How to act ethically in sales and procurement
Tue 9 October 2012 - 7:00 amManaging | Sales
Procurement is now fairly and squarely in the spotlight. People are more frequently asking questions about the origin of goods, what processes were involved in the production and what are they made of. Ethical procurement practices and choices surrounding sourcing and distribution activities can have a dramatic effect on a company’s brand, reputation and sales revenue.
Professional bodies such as The Chartered Institute of Purchasing and Supply (CIPSA) are rightly asking questions about how we manage and guarantee supply in an ever changing, often unpredictable and volatile world that is laced with moral causes, principles and philosophies.
The messages are clear; people want frank, measurable, transparent and ethical selling and procurement practices which discourage inhuman and immoral practices, human and environmental degradation and exploitation, excessive consumption and greed. The focus is moving towards forging legitimate business relationships which serve the environment, people, business and communities recognising that ‘we’re all in this together’.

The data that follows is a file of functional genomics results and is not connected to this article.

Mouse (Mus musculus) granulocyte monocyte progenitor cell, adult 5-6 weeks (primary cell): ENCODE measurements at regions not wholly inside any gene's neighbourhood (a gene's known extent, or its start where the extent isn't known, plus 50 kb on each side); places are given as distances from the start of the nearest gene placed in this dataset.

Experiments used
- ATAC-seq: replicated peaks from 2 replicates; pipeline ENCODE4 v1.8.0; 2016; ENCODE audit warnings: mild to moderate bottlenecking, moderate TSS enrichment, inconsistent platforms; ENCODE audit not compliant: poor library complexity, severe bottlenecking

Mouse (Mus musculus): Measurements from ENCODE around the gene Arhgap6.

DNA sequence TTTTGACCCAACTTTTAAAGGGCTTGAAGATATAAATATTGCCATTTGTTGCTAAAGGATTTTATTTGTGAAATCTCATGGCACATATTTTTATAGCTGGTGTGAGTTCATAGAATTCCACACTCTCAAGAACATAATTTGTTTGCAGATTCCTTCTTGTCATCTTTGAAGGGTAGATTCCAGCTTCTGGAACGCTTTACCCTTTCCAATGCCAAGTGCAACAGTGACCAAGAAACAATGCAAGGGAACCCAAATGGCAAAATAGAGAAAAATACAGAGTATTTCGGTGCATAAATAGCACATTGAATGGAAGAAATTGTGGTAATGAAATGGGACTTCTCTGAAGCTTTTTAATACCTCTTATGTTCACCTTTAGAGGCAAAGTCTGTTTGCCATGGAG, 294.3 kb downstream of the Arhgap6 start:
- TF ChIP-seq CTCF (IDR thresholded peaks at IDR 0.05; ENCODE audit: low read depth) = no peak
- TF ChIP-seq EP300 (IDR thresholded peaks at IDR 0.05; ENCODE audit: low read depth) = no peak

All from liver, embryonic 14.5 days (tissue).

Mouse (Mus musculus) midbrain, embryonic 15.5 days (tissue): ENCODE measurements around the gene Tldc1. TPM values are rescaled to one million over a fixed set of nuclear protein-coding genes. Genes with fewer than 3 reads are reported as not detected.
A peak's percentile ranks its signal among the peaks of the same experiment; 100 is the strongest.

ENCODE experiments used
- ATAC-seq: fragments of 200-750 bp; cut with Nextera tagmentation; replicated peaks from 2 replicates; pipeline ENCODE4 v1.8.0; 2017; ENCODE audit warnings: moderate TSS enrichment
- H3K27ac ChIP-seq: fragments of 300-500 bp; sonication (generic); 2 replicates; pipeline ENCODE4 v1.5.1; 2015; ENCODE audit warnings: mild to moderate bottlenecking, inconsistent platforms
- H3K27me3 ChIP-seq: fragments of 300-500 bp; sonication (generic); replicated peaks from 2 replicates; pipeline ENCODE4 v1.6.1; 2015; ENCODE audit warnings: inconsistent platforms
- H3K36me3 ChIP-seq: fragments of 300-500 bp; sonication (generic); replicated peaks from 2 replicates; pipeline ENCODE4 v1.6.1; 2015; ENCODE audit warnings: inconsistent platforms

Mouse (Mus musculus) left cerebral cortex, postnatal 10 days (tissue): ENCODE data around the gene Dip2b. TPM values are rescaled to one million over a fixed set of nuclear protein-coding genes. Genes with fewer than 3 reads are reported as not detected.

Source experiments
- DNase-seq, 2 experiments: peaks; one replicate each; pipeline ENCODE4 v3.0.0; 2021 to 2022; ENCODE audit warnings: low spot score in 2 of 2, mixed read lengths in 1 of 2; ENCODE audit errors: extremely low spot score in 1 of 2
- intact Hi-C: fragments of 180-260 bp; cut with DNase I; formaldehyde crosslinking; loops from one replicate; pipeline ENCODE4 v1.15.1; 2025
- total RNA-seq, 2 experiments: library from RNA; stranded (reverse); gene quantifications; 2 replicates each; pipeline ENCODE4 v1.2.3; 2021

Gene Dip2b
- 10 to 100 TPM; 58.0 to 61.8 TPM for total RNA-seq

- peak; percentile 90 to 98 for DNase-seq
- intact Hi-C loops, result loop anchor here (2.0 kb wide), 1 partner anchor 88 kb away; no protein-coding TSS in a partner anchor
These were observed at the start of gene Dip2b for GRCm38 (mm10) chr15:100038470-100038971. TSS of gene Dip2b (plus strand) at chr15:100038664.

Sourcing, supply and distribution should never be simply about managing costs but also about sustainability and managing consumer expectations
If we are to meet current economic, environmental and social demands and expectations without compromising the ability of future generations to meet their needs, we need to engage in ethical and sustainable selling and procurement practices which support the concept of Sustainable Development as part of our business and community strategies moving forward.
Some tips for healthy procurement practices:
- Have a vision. How would you like your procurement practices to be?
- Communicate your vision to the whole organisation.
- Set up measurable goals. Are you aiming for certain percentage of local sourcing? Fair trade?
- Have clear processes to follow and the tools to make it simple.
- Make processes and practices transparent.
- Partner with your suppliers. Pass on to them feedback we get from our clients and work with them on their efforts to improve their sourcing and processes.
So do your procurement, distribution and selling practices stand you in good stead for the future?
Remember everybody lives by selling something.